1/48 Academy F4U-4 Corsair

Gallery Article by Jim Baker

 

Spotted Pony

Caveat: After I originally wrote this article, I heard that others have released decal sheets for this paint scheme.  This was NOT made using any of those decal sheets, and WAS made from original sources. So there.

I was doing research for my big 1/32 Revell F4U-1A Corsair and stumbled across a single poorly-printed photo in the Squadron/Signal F4U Corsair in Action book of a very strange paint job on an F4U-4.  Being a lover of oddball paint schemes, I was instantly drawn to this spotted pony (the term the Most Excellent Modeler Alex Bernardo has assigned to this airplane), and as soon as I finished the big U-bird I started doing some recreational research on this NAS Olathe paint scheme. 

I called my dad, whose collection of literally thousands of negatives and slides affords me fascinating paint schemes for military and civilian aircraft from all eras, and lo and behold he sent me contact prints (in 616 format, for you photogs who know what that means) of a complete walkaround of an Olathe Corsair in this scheme, not the airplane shown in the Squadron book but another airplane, shot at Blythe, California, in June 1961 (he keeps track of this stuff). 

This is all I know about this particular paint scheme.  Since I have now seen the pattern on at least three F4U-4s, I can only assume that this was some sort of a transitional scheme applied to Olathe Corsairs sometime in the late 1950s. 

This particular airplane is an interesting bird. I like this one because of its dilapidated condition, the photos having been shot after the airplane was surplused by the Navy. The white left elevator has been replaced by a blue one, and the right wheel is also blue. The photographs indicate that the drop tanks are different, as well; I extrapolated that one would be blue and the other white. 

 

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NAS Olathe, Kansas, ca. 1960.

The Kit
The Academy F4U-4 is essentially the same thing as the Hasegawa kit, even with the same†basic layout on the sprues. There are, however, two major differences Ė the Academy kit is engraved, and the forward fuselage is considerably wider than the Hasegawa kit. There is one minor difference, as well Ė the Academy propeller is useless. On all three kits Iíve built, the prop blades are is misshapen and concave in the rear. I substituted an old Hasegawa propeller for the Academy one, although a prop from a Monogram P-47D bubbletop or F4U-4 would probably work better, as the Hasegawa prop isnít much better than the Academy one.

Overall, the fit is quite good. Like the Hasegawa kit, it desperately needs a cockpit, so I added a True Details cockpit I had lying around. I boxed in the tail wheel well and added some ribbing, and let it go at that. Originally, I had intended to cut the flaps out and install flaps from an old Hobbycraft F4U-1D kit, but that got really ugly really quickly and resulted in my purchasing of a replacement kit for the wings. I also found out that the panel lines for the outboard flap on the right wing are too far out, so I had to fill and scribe new panel lines for the flap/aileron break.†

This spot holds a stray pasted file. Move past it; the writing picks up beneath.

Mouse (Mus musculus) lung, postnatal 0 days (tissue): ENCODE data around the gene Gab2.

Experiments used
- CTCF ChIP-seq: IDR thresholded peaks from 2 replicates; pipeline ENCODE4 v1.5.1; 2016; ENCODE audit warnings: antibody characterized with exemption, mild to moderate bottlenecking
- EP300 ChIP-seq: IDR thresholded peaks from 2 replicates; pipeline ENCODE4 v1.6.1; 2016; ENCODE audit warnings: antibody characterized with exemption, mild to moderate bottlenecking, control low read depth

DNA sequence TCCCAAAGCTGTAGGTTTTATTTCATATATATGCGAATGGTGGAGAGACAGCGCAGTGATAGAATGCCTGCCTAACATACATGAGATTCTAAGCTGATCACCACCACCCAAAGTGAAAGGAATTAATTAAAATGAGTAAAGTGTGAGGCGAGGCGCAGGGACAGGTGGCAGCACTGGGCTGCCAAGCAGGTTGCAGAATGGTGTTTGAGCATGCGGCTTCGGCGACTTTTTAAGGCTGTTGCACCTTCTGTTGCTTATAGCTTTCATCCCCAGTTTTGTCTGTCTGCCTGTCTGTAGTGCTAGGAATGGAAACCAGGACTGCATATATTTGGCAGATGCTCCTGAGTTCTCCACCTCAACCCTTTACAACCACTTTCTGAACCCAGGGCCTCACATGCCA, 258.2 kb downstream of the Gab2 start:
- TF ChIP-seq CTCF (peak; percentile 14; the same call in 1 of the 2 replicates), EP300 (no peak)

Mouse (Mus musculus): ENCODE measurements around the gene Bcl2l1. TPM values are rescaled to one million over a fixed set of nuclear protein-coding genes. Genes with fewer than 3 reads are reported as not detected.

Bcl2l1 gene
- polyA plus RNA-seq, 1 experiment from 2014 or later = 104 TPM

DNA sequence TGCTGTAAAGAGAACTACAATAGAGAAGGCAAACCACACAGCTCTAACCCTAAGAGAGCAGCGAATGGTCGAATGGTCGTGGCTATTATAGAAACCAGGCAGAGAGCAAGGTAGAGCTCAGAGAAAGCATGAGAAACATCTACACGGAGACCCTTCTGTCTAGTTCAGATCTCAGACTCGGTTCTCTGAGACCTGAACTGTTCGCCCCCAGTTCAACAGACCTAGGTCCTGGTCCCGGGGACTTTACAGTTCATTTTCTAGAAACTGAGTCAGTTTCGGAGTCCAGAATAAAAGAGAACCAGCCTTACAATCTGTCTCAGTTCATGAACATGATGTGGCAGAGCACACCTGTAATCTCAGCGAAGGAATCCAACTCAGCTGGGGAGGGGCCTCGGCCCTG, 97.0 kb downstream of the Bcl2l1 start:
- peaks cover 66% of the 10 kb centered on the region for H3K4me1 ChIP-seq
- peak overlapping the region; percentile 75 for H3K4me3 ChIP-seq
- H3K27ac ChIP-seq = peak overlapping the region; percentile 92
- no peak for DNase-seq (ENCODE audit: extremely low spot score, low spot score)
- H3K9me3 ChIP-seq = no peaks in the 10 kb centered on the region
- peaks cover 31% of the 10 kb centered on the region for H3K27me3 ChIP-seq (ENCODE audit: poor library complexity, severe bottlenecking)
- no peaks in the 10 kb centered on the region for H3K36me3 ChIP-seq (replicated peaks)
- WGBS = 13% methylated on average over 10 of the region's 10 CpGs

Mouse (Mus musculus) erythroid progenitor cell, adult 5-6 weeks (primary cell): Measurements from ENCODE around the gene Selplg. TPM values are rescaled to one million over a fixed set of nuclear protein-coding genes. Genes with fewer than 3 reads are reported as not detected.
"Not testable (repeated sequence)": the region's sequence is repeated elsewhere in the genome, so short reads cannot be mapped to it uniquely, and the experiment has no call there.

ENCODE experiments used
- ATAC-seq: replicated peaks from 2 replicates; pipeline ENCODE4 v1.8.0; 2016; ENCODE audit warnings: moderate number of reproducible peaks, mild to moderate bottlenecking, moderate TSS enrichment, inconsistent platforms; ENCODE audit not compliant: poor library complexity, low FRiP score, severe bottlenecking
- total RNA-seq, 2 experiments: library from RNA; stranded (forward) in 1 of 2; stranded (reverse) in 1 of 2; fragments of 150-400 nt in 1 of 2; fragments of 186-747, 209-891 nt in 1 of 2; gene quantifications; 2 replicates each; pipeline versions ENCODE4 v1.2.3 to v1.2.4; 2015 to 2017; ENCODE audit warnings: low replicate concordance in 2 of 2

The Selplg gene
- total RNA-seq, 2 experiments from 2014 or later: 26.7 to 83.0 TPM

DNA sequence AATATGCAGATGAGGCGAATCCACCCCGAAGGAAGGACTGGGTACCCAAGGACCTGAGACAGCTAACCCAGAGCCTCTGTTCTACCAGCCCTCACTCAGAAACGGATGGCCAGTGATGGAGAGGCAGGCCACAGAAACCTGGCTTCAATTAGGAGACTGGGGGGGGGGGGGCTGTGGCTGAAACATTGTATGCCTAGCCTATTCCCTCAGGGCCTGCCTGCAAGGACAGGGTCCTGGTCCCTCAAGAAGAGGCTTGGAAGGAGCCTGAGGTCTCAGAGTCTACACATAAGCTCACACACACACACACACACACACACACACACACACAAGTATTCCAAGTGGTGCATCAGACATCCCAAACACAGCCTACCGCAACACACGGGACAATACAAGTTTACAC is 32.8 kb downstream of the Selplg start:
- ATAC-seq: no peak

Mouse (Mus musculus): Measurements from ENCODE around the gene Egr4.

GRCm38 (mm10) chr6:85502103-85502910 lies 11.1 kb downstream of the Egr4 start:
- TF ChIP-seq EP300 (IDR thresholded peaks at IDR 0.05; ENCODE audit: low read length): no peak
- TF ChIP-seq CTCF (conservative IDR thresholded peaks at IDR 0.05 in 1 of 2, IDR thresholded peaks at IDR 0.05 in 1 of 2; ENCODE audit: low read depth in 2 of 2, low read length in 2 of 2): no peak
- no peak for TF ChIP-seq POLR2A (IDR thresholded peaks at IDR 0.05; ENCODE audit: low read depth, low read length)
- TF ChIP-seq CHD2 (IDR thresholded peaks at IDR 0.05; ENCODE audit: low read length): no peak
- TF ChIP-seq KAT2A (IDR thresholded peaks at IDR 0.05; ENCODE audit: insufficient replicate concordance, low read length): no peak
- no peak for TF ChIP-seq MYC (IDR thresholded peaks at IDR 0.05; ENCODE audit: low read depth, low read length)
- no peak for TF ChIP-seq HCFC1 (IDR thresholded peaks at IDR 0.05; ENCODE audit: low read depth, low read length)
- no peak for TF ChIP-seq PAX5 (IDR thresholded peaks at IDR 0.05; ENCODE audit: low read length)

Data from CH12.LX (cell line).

Also, my copy of the kit was an F4U-4B, which has the cannon, and I needed a straight Ė4, so I had to drill out the gun ports and shell ejection chutes. I didnít add anything behind them, since I wasnít really taking this model THAT seriously, so there are probably some see-throughs, but Iíll deal with it. Although the airplane I modeled has rocket rails, since I didnít have any and didnít feel like making any, I decided to leave them off. If I come across a set (I understand the Hasegawa P-51D kit has them, but I donít have one of those), I may add them at a later date.

The Paint & Decals †
I use pretty much exclusively Polly-Scale paint. I masked the canopy with Parafilm M. The Light Gull Grey fuselage is painted Polly Scale US Navy Light Grey, and the underside and control surfaces are Flat White. I found this really cool Polly-Scale color called Weather†Deck Blue, which to me looks like a slightly faded Sea Blue, and I used this color for the outboard wing surfaces and the one elevator and rudder. The anti-glare panel is black.†As far as I know, Polly-Scale does not make International Orange (or rather, even if they did our local hobby shop would never get it in), so I ended up using Model Master Enamel for the Reserve band on the rear fuselage.††

The decals are mostly old Superscale and Aeromaster, with contribution of the small black ĎOlatheí and the letter K for the wing and rudder from a certain Mr. Also Most Excellent Modeler Rafe Morrissey. Thanks, Rafe.

After painting the entire paint job and glossing it with Polly-Scale clear gloss, I highlighted the panel lines with a wash of pastel sludge, not really caring whether I got it all off when I wiped it away or not, since the airplane is pretty grungy in the photographs anyway. I drybrushed paint chipping and added splotches of pastel to the undersides and the wings, and then added oil streaks with thinned Polly-Scale Flat Black. Then I flat-coated the whole model and added the exhaust streaks with pastel powder.††

The antenna is stretched sprue. †I added the remaining bits Ė wheels, gear doors, etc. Ė and called it quits. 

NAS Olathe, Kansas, ca. 1960.

Overall 
I like the result. Itís an oddball paint job, and interesting to look at. Aside from apparent width problems, the Academy F4U-4 looks like a Corsair, and itís certainly cheap enough that I could even justify lots of add-ons. This model will probably never see a contest table, but it looks OK sitting next to the rest of my Corsairs on my shelf. † 

References

  • Original photos shot by Brian Baker, Blythe, California, 1961. 

  • Squadron/Signal F4U Corsair in Action for the original idea. 

Jim Baker

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Photos and text © by Jim Baker